Rising Tide of Special Olympics Lifts Employee's Daughter - United Hub
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Rising tide of Special Olympics lifts employee's daughter

By Matt Adams, July 10, 2018

A dark green wave rises and crests, spilling over into a froth of white foam as it picks up steam and propels Alissa DiDomenico toward the shores of Fernandina Beach, north of Jacksonville, Florida. With her arms outstretched, Alissa kneels on her surfboard, eyes focused in concentration, and shifts her weight with the momentum, settling in for the ride as the water flattens over the hot sand.

Alissa's father, United's Jacksonville International Airport General Manager Paul DiDomenico, watches from nearby as she comes to a stop. Hopping to her feet, Alissa flashes a wide grin at her dad then turns, her board under one arm, and paddles back out to do it again.

It's late June, and Alissa, 18, is in the thick of competition season as she seeks to represent Nassau County at the Special Olympics Florida State Surfing Championship in Cocoa Beach this September. If she's successful, it will be her fourth consecutive state finals appearance, where she was a gold medalist in 2016 (the contest was cancelled in 2017 because of Hurricane Irma). Paul, a native Midwesterner more comfortable in the snow than in the sand, is nevertheless a fixture at all of Alissa's events and weekend practices, joined by his wife, Marta, in the cheering section.

The water is Alissa's sanctuary, the place where she feels most at home, like "a little mermaid," Paul says. Pool therapy helped her build her strength when she was young, and by the time she began riding waves in 2014 she was already an accomplished swimmer. When Nassau County Special Olympics introduced surfing, Paul encouraged her to give it a try and Alissa was immediately hooked, drawn to the speed and grace inherent to the sport.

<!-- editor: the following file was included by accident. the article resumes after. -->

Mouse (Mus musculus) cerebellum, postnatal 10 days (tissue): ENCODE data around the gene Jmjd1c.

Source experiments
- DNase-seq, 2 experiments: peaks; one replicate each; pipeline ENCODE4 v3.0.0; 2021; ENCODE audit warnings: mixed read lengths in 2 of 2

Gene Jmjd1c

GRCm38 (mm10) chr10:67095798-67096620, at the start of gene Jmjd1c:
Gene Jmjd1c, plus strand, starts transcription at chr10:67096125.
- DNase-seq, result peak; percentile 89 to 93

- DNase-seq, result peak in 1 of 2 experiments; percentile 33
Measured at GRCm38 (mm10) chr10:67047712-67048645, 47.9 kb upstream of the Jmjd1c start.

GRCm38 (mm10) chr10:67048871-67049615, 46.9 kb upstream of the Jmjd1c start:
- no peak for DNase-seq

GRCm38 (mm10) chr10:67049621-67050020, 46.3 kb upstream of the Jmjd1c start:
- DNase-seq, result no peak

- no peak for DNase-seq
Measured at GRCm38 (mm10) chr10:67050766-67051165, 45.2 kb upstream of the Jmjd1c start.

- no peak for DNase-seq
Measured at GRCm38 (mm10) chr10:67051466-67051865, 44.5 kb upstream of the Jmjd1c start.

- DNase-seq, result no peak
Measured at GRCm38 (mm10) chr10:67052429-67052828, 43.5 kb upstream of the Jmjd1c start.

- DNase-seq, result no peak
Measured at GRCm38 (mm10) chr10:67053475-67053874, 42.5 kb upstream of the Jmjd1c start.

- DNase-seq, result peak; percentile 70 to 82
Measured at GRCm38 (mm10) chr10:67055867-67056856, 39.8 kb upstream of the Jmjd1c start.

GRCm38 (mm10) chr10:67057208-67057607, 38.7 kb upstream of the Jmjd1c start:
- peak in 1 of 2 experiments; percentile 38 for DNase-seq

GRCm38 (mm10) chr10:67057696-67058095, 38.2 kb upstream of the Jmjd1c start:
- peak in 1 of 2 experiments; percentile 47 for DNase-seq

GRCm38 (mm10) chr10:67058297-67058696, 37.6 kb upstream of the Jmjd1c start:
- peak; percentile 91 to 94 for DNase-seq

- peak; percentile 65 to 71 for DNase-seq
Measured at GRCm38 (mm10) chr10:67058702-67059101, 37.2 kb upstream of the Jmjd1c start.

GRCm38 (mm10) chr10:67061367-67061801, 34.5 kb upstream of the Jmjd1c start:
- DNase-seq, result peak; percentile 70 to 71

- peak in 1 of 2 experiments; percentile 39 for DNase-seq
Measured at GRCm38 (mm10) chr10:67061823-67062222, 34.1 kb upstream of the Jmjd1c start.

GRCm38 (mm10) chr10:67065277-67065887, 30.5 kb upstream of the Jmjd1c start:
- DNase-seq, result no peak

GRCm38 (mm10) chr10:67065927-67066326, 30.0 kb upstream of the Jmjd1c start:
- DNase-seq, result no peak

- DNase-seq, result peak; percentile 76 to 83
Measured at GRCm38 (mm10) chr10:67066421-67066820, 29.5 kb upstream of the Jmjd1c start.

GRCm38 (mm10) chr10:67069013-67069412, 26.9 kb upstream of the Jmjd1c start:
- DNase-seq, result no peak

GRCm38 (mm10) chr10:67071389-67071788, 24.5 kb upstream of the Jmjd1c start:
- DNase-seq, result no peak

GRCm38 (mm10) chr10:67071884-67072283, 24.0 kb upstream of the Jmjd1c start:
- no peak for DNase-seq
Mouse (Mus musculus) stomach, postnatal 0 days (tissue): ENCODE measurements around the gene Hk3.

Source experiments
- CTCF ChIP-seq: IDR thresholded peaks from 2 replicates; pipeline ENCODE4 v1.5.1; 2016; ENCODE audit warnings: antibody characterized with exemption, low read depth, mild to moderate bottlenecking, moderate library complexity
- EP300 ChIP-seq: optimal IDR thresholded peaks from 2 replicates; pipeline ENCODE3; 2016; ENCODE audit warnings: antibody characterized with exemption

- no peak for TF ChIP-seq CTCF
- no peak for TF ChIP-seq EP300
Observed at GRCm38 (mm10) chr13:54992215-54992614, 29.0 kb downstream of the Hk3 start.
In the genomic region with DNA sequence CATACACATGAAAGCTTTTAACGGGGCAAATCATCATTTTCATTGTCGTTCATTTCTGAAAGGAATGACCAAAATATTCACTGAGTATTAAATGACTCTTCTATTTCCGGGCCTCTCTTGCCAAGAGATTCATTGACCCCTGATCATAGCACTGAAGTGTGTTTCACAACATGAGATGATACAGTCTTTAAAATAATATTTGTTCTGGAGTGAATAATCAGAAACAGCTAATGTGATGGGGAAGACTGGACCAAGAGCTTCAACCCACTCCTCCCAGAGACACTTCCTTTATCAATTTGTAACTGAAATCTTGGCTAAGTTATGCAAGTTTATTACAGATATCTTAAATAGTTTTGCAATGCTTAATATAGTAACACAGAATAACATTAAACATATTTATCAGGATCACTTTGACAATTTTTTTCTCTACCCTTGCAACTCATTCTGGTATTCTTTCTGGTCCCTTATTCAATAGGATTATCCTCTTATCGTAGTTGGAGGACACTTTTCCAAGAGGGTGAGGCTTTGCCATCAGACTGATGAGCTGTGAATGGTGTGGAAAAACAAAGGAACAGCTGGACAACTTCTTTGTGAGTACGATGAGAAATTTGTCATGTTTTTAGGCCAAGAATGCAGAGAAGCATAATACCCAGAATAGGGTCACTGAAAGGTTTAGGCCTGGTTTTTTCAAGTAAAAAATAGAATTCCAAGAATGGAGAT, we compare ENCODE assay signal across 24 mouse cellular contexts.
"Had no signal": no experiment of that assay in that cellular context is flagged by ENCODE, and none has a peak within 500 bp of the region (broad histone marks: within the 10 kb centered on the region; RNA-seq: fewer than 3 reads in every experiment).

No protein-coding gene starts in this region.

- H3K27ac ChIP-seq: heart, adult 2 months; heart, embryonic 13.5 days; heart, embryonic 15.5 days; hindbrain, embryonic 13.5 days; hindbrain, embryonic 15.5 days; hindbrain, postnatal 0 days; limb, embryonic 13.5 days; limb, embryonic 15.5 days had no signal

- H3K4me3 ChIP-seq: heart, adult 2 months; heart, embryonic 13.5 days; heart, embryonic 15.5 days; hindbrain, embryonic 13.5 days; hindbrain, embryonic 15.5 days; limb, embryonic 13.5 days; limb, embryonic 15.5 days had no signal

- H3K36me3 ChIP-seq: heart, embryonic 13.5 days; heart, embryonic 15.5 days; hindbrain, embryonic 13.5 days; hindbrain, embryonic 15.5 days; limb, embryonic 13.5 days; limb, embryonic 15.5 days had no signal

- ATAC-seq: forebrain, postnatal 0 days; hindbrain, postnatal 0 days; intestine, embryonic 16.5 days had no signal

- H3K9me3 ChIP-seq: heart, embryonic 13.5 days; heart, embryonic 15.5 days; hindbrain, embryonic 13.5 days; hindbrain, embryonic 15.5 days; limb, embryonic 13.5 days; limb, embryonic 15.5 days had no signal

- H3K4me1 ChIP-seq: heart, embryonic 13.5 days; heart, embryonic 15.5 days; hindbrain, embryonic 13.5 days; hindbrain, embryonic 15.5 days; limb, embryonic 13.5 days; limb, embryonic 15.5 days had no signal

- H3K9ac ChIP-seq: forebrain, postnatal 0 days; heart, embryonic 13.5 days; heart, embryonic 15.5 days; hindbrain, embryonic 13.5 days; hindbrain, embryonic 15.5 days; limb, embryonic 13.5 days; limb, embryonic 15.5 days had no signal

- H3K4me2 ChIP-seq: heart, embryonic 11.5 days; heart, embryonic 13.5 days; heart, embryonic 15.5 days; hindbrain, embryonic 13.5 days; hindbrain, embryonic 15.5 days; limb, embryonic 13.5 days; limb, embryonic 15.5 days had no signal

Alissa and her dad at one of the surf competitions.

Apart from bringing her enjoyment, swimming and surfing have also had a transformative effect on Alissa as a person, helping to draw her out of her shell. She's on the autism spectrum and has difficulties speaking, but the look on her face when she's in the water says more than words ever could. Without Special Olympics, Alissa – and countless other children – wouldn't have these kinds of experiences, which is why Paul is so glad to see United expand its partnership with the organization, which includes flying nearly 700 athletes to the 2018 Special Olympics USA Games in Seattle and sponsoring the Special Olympics 50th Anniversary Celebration in Chicago.

I see it as an opportunity for her to step out and do something that's out of the ordinary, but also ordinary at the same time, because every kid plays sports, says Paul. "This is her opportunity to play and socialize."

As the morning session draws to an end, Alissa bobs in the water on her surfboard. A line of waves swell as they near the shoreline and she readies herself in a crouch. Before she can find her balance, though, her feet are swept out from under her, sending Alissa splashing into the Atlantic.

In an instant she's back on her board, waiting for the next set of waves to roll in, and with them, her next chance. Before long, she's gliding toward the beach once more, exhausted but happy, in a way that looks effortless. Competitions and medals are the farthest thing from Alissa's mind as Paul meets her with open arms, her smile matched only by his. In that moment, she's already won all there is to win.

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